How Coffey Architects and Compac joined forces to design a quartz table
For Wallpaper* Handmade 2018, we challenged Coffey Architects and marble and quartz manufacturer Compac to create a hybrid design inspired by the theme of wellness. Here, we go behind the scenes to find out how the Stepwell table was bought to life
London-based Coffey Architects and Spanish marble and quartz manufacturer Compac teamed up for Wallpaper* Handmade ‘Wellness and Wonder’ to create the Stepwell table, a meditative monument with a window into another world at its base. The stoic form is an art piece, inspired by the Chand Baori in Jaipur, India where hundreds of layered steps lead down to a cool pool of healing water – a respite in the heat and a sculptural edifice in its own right.
For Michael Henriksen, architect at Coffey Architects, the Stepwell table was an opportunity and a challenge. Usually working on residential buildings, Coffey Architects wanted to create a beautiful conceptual object that could also be something practical and useful to the domestic environment. The result was a piece of sturdy craftsmanship, that investigates the properties of light and mass: ‘light is always the starting point,’ says Henriksen of all his work at Coffey Architects.
Wallpaper* teamed Coffey Architects with Compac, a manufacturer based in Spain and Portugal. Henriksen presented eight different designs to the company, each modelled around the theme of ‘Wellness and Wonder’, and after discussions with the Compac designers and craftmen. Henrikson then refined the design of the Stepwell table, and packed the model to take to Compac’s HQ and production site in Valencia.
In Valencia, Compac led the Coffey design team on a workshop tour, and flicked through sketch books together in the open-plan office and its smooth, bright working surfaces. Henriksen describes Paco Sanchis, CEO at Compac, as the ‘Steve Jobs of surfaces’. ‘There was a clear challenge in how the piece would be made, but we could see the Compac team was determined to do it,’ he says.
‘I like the idea of creating space in furniture and questioning how to inhabit something solid’
A white and grey-coloured variation of Calcutta quartz was selected for the main material – a slight mottle to soften the effect of the surface was simple, yet not too expressive, to allow focus to be rested on the stepped nature of the form. At the heart, the ‘pool’ of healing water is represented by a green coloured material, ‘Compac Ice’ that just entered Compac’s production.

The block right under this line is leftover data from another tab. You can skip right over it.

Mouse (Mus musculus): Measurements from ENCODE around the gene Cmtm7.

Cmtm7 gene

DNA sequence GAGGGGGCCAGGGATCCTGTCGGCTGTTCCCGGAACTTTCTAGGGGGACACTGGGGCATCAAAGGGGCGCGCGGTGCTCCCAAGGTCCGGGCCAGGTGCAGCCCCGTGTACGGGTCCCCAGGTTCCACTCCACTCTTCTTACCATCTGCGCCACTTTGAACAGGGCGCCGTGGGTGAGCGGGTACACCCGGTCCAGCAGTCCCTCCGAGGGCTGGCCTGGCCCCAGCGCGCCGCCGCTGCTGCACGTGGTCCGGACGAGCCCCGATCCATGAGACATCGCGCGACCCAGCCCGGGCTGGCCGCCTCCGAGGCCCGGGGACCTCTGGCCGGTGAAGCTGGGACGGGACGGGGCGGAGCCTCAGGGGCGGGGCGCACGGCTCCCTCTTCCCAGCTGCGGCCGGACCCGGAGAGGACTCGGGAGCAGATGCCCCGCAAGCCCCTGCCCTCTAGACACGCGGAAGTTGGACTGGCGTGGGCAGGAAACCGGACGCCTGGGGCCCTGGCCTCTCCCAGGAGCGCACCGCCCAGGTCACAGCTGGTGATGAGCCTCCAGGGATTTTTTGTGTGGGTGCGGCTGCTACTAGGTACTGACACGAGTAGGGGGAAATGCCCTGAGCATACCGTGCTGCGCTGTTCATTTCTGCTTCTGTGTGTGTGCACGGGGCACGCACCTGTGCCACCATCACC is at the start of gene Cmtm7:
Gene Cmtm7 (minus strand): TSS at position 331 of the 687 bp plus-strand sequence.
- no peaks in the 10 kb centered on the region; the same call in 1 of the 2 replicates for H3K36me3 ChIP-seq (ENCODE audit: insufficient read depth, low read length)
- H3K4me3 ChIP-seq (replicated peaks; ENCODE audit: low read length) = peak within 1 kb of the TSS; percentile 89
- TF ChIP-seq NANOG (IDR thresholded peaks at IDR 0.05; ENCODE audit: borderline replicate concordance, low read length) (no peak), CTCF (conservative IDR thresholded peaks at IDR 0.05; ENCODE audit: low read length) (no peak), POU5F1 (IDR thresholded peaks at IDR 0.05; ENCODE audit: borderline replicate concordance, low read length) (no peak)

To create the design, the thickness of the sheets of quartz had to be tested to see if it could create the desired effect of the delicate steps building up to create the Chand Baori in miniature. From the standard 20mm thickness, Compac refined the material down to just 6mm thickness, to allow light to seep gently through the material. ‘They are artists who have to be really technical,’ says Henriksen of the Compac design team.
‘There’s a mini architecture inside, it draws you in and over to look inside. Carving is an idea we explored a lot with this design, I like the idea of creating space in furniture and questioning how to inhabit something solid.’
The Stepwell table conceals a playful sense of illusion within its form through the layering of sheets of the quartz. While it appears solid (and is certainly heavy, weighing 200kg), light floods through the material from the LED acrylic centre creating an even, calming glow.
Danish-born Henriksen has been working at Coffey for nine years, mainly focusing on residential schemes, although recently projects have been getting bigger, such as a research centre at the Science Museum, and a university library extension. The studio like to try their hand at experimental projects too – they recently created a window display for the Smeg Picadilly Circus store that cast shadows onto the pavement, and also designed a playful concrete and timber doll’s house for a charity auction for disabled children.
‘For a long time I have been keen to explore products. With my Scandinavian background, I’ve looked a lot to midcentury architects like Arne Jacobsen, who designed everything from taps to furniture, not to mention some of the greatest buildings – I like the idea of total design.’§